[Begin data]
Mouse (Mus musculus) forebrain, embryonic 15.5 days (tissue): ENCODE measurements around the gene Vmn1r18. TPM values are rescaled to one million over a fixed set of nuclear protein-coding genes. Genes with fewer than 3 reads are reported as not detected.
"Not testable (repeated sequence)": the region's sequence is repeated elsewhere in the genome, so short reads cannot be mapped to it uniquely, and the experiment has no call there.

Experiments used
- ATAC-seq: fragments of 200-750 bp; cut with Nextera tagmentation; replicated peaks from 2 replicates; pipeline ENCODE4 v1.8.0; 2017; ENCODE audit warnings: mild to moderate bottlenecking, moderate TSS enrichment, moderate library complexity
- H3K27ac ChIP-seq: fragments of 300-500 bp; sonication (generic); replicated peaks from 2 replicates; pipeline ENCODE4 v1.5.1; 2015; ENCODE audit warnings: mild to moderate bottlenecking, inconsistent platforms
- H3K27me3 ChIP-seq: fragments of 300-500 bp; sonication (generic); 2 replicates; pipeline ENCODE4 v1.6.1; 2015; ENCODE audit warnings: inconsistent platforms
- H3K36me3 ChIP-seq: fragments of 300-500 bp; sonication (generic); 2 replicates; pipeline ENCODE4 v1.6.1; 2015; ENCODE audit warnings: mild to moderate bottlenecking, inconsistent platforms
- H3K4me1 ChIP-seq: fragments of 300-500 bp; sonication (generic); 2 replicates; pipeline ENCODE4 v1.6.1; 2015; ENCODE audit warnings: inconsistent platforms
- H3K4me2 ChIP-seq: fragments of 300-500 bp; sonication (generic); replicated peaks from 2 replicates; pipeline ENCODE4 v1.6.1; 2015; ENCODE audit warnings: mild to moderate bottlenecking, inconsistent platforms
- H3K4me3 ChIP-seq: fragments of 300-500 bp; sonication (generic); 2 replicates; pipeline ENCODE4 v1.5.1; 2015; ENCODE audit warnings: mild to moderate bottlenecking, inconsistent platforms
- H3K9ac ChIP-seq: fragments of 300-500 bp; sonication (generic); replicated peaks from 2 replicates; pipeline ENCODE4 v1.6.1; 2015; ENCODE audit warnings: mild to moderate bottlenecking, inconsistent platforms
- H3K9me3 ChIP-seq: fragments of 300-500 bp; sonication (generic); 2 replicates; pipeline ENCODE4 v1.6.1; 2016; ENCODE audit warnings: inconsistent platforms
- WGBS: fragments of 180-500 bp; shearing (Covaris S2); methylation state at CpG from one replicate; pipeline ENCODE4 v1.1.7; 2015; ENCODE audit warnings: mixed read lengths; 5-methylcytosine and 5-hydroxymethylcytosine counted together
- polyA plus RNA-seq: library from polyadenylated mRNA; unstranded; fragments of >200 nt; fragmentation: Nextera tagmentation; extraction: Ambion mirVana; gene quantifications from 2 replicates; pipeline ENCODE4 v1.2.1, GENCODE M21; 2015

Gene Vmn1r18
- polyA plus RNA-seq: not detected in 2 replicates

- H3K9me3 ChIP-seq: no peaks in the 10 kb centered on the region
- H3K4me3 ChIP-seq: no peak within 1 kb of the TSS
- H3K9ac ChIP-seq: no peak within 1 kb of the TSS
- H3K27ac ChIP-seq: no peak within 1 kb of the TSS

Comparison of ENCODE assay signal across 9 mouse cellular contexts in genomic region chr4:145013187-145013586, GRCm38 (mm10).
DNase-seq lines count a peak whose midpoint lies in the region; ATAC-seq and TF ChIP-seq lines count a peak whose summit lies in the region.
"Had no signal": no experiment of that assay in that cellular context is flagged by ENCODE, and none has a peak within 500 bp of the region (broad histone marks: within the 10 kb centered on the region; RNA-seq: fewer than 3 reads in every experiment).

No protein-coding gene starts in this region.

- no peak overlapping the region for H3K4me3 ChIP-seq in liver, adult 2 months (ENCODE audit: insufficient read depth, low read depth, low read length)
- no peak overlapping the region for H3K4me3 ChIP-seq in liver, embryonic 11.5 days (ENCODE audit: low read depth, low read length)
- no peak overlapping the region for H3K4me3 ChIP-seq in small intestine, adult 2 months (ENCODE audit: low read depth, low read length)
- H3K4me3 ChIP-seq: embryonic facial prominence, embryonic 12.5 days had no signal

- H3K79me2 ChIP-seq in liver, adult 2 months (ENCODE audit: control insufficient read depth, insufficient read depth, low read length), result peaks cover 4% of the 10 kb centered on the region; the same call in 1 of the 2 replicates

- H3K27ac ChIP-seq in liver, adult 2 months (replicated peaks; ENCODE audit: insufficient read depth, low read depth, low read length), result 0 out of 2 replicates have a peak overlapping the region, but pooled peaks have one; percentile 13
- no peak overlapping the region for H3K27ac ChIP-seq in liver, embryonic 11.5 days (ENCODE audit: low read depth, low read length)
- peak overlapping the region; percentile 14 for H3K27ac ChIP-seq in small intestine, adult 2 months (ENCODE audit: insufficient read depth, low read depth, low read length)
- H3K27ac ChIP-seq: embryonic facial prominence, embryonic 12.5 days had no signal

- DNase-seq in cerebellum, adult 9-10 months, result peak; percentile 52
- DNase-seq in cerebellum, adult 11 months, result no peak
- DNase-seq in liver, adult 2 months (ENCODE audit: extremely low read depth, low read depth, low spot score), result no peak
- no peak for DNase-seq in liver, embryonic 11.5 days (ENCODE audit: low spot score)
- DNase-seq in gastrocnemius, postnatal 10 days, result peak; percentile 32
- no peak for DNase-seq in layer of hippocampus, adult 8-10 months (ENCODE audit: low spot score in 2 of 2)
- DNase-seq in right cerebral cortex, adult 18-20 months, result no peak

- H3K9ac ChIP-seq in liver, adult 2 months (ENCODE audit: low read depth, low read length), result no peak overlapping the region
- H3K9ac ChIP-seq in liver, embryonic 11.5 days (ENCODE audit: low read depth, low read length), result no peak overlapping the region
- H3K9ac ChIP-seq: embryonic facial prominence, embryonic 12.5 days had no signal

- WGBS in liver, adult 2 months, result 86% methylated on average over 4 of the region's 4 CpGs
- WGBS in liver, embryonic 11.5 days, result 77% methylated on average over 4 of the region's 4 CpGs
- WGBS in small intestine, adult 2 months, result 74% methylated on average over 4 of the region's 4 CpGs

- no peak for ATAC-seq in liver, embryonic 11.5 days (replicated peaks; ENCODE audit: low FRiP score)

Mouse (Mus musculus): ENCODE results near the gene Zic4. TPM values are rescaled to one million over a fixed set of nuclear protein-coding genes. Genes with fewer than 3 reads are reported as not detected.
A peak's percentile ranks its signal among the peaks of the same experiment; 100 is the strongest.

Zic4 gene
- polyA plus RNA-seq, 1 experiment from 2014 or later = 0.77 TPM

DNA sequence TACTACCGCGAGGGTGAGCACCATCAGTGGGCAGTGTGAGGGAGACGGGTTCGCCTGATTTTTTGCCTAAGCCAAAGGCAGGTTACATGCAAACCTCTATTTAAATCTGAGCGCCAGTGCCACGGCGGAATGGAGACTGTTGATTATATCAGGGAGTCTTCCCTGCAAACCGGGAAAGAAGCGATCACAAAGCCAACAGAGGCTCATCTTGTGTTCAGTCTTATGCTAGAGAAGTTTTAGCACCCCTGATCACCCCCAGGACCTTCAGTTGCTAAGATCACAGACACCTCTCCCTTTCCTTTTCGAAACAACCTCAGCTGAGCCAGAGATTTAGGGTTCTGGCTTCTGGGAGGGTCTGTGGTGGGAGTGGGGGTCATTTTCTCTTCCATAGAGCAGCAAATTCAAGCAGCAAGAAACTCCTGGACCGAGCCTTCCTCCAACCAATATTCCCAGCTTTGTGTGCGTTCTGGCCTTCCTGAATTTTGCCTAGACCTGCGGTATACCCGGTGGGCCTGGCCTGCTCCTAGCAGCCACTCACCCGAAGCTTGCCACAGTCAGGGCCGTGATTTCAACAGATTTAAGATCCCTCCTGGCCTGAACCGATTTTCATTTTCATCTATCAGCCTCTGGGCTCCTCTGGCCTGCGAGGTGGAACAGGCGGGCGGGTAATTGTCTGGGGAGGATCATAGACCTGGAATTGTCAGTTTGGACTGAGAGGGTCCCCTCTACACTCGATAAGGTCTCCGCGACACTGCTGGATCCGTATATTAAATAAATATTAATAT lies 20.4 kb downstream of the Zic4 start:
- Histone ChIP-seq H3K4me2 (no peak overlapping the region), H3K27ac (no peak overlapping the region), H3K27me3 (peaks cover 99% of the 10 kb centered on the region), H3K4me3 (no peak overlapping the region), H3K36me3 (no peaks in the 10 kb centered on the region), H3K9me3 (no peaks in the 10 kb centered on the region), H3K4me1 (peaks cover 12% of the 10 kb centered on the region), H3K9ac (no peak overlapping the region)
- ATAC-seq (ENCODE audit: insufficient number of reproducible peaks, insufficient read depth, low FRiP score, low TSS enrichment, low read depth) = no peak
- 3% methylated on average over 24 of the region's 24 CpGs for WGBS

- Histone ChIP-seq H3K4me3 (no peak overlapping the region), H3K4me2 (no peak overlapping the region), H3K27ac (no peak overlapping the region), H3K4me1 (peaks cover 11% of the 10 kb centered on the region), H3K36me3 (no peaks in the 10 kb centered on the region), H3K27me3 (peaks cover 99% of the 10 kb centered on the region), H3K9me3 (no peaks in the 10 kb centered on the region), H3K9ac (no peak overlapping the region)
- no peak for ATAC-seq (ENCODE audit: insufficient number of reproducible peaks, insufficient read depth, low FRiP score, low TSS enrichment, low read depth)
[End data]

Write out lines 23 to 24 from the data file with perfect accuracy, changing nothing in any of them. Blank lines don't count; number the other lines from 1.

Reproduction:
"Had no signal": no experiment of that assay in that cellular context is flagged by ENCODE, and none has a peak within 500 bp of the region (broad histone marks: within the 10 kb centered on the region; RNA-seq: fewer than 3 reads in every experiment).

No protein-coding gene starts in this region.